How flatulence occurs after birth

Mother with baby in her arms

The fact that increased flatulence occurs after birth has, among other things, hormonal reasons. (Source: tatyana_tomsickova/getty-images-bilder)
After giving birth, many women struggle with bloating, constipation, and other digestive problems. Where does it come from and what helps.

Pregnancy and birth are associated with numerous physical and psychological changes. After birth, the body needs some time to adjust again. During this phase, digestive problems such as flatulence or constipation may occur. Good to know: These symptoms are usually temporary.

How does flatulence occur after birth?

After giving birth, intestinal activity is reduced, so bloating and constipation occur more frequently. This has several reasons.

One is hormonal changes. During pregnancy, progesterone levels are increased. This “pregnancy hormone” prepares the body for the further course of pregnancy. For example, it stimulates the appetite and prepares the mammary glands to produce milk. At the same time, progesterone has a relaxing effect on the smooth muscles. As a result, intestinal movement (peristalsis) is slowed down – the intestine is “sluggish”. Food stays in the large intestine longer, so constipation and bloating are not uncommon during pregnancy.

Even after birth, this effect lasts for a short time: around two to three days after the baby is born, the progesterone level drops. However, it takes some time for intestinal peristalsis to return to normal. Therefore, constipation and bloating are not uncommon at the beginning of the postpartum period.

In addition to the hormonal changes, the changed anatomical conditions in the abdominal cavity are also partly responsible for digestive problems after birth. As the pregnancy progresses, the baby requires more and more space in the abdomen, so the position of the intestines changes. After birth, the small and large intestines first have to adapt to the “old” spatial conditions again. Digestive problems are therefore more common in this phase.

In addition, other factors can contribute to increased bloating and constipation during the postpartum period. These include, for example:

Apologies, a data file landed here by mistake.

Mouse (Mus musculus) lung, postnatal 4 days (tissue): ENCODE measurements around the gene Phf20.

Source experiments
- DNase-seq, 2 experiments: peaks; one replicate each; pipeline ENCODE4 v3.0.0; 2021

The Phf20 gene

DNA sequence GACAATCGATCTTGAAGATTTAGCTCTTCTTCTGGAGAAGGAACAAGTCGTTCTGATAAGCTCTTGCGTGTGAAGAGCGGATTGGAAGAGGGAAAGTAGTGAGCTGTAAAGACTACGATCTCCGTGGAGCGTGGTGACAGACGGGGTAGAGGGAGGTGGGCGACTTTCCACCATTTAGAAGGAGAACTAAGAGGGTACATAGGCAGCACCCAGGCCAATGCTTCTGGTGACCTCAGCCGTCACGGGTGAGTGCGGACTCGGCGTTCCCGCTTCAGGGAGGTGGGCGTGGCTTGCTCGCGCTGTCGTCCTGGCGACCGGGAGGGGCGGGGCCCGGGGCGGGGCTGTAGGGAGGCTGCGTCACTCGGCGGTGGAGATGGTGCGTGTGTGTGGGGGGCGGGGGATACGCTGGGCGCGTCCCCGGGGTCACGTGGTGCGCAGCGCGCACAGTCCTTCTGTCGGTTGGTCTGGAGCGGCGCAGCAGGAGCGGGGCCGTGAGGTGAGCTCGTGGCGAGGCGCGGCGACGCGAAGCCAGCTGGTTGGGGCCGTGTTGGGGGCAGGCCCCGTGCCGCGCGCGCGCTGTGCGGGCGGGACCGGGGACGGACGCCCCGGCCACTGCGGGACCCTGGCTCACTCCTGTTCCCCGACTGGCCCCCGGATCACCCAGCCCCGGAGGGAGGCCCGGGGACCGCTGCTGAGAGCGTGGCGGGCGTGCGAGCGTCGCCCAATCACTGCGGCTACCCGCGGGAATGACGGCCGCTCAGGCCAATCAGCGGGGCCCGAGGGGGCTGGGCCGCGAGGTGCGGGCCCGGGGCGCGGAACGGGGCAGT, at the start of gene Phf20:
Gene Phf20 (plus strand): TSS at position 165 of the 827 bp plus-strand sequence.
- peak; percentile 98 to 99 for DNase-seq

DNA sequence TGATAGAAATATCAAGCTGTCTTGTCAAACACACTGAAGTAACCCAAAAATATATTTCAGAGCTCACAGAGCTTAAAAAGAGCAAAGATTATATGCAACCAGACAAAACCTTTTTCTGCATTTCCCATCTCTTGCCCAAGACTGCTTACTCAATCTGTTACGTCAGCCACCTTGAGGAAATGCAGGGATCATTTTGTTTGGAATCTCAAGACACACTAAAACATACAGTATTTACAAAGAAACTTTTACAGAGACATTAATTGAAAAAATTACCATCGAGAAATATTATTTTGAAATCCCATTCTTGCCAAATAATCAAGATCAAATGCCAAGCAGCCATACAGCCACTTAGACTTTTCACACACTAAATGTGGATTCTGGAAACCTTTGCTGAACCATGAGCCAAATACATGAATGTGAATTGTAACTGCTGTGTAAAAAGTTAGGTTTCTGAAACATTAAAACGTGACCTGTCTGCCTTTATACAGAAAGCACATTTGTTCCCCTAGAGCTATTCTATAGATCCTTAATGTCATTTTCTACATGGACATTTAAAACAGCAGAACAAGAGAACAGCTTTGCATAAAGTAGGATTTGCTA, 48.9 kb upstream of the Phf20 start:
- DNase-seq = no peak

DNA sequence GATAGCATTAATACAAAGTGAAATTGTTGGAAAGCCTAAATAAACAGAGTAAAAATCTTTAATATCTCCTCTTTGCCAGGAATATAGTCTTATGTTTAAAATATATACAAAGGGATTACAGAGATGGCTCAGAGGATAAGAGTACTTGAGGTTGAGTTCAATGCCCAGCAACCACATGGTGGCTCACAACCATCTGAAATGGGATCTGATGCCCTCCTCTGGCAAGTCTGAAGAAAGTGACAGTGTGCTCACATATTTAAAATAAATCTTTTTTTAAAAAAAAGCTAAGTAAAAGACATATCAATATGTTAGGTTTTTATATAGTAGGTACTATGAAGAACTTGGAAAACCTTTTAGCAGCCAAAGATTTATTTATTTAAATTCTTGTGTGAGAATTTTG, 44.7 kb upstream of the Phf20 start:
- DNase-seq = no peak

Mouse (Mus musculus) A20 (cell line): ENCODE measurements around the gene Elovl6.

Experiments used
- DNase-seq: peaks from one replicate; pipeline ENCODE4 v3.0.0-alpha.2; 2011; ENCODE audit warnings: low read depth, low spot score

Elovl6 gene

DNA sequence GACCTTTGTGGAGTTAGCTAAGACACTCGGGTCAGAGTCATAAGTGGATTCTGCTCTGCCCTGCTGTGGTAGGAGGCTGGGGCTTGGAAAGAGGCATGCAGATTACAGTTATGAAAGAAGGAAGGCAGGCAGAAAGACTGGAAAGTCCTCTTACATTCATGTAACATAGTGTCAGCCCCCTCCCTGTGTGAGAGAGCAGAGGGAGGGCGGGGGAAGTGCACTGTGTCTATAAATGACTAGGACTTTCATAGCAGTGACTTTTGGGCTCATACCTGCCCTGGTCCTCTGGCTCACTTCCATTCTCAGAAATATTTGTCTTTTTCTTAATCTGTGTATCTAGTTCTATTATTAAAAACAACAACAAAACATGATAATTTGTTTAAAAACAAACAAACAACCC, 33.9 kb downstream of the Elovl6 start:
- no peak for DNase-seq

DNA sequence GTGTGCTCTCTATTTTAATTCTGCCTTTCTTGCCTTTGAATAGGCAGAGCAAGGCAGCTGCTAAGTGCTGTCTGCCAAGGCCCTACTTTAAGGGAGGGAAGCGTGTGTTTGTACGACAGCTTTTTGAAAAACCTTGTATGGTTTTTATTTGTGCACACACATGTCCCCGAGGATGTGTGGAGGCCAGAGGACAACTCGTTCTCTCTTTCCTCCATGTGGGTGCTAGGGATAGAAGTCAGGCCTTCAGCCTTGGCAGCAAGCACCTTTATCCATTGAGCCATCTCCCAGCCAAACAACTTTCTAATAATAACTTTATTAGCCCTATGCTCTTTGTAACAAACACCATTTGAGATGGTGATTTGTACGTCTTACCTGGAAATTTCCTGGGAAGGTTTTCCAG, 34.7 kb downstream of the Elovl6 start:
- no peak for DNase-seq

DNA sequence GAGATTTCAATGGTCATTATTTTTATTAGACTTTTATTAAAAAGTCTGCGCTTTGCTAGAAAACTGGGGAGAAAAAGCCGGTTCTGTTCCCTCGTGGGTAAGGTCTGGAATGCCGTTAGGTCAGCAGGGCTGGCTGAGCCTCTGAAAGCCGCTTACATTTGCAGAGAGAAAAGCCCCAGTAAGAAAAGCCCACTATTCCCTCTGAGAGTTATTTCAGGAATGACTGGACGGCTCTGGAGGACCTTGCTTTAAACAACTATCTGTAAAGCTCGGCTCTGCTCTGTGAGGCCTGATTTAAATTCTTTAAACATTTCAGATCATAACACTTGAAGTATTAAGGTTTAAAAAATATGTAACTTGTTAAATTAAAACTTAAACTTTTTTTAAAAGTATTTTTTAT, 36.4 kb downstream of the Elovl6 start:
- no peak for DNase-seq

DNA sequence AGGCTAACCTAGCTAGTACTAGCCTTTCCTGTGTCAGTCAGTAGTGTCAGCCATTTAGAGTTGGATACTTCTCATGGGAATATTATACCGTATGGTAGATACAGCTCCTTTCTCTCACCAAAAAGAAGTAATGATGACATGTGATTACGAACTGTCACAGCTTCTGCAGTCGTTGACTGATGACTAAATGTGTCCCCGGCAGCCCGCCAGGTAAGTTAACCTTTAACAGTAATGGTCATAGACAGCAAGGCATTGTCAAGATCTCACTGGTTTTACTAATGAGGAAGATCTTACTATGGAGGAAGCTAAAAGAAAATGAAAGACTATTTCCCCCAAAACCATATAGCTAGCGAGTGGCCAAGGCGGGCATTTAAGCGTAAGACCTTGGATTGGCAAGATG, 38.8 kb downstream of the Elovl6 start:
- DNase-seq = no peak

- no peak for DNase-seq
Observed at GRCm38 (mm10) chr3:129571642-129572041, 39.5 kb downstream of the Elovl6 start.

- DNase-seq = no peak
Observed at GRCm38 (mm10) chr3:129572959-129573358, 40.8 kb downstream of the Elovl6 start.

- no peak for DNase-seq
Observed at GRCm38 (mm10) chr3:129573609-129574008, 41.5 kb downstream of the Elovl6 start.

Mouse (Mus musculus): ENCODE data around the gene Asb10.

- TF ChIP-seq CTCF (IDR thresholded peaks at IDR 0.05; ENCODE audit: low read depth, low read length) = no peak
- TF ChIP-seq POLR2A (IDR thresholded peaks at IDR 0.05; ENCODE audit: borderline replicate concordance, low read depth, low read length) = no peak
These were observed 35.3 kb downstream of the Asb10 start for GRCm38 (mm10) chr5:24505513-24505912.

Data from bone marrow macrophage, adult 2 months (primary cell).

• little food or fluid intake before and during the labor phase
  • Lack of exercise after birth, for example due to an increased need for rest
  • low-fiber food in the hospital
  • the administration of painkillers

Bloating after a cesarean section

Not only after a natural birth, but also after a cesarean section, mothers are more likely to have problems with digestion . After the procedure, intestinal function is temporarily impaired. Because stool and intestinal gases have not been able to pass as usual for a while, cramping pain, nausea or the urge to vomit can occur.

In addition, many women are afraid of having their first bowel movement after a cesarean section. For example, you fear that you are in pain and may hold back bowel movements . This promotes flatulence and constipation.

After a cesarean section (and other abdominal surgeries), chewing gum may help: Research shows that chewing gum in the first 24 hours after surgery can support bowel function. How often and when exactly chewing gum is particularly effective has not yet been researched – but it is worth a try, especially since no undesirable effects are to be expected.

Digestive problems after birth: what helps?

New mothers can specifically stimulate digestion after giving birth and thus counteract flatulence, constipation and other problems. For example with your diet: Food rich in fiber and plenty of fluids stimulate digestion. (Dry) fruit, easily digestible vegetables, whole grain products, linseed or wheat bran have a beneficial effect. Exercise also helps to stimulate intestinal movement. Postnatal exercises also have a positive effect: they stimulate the digestive tract.


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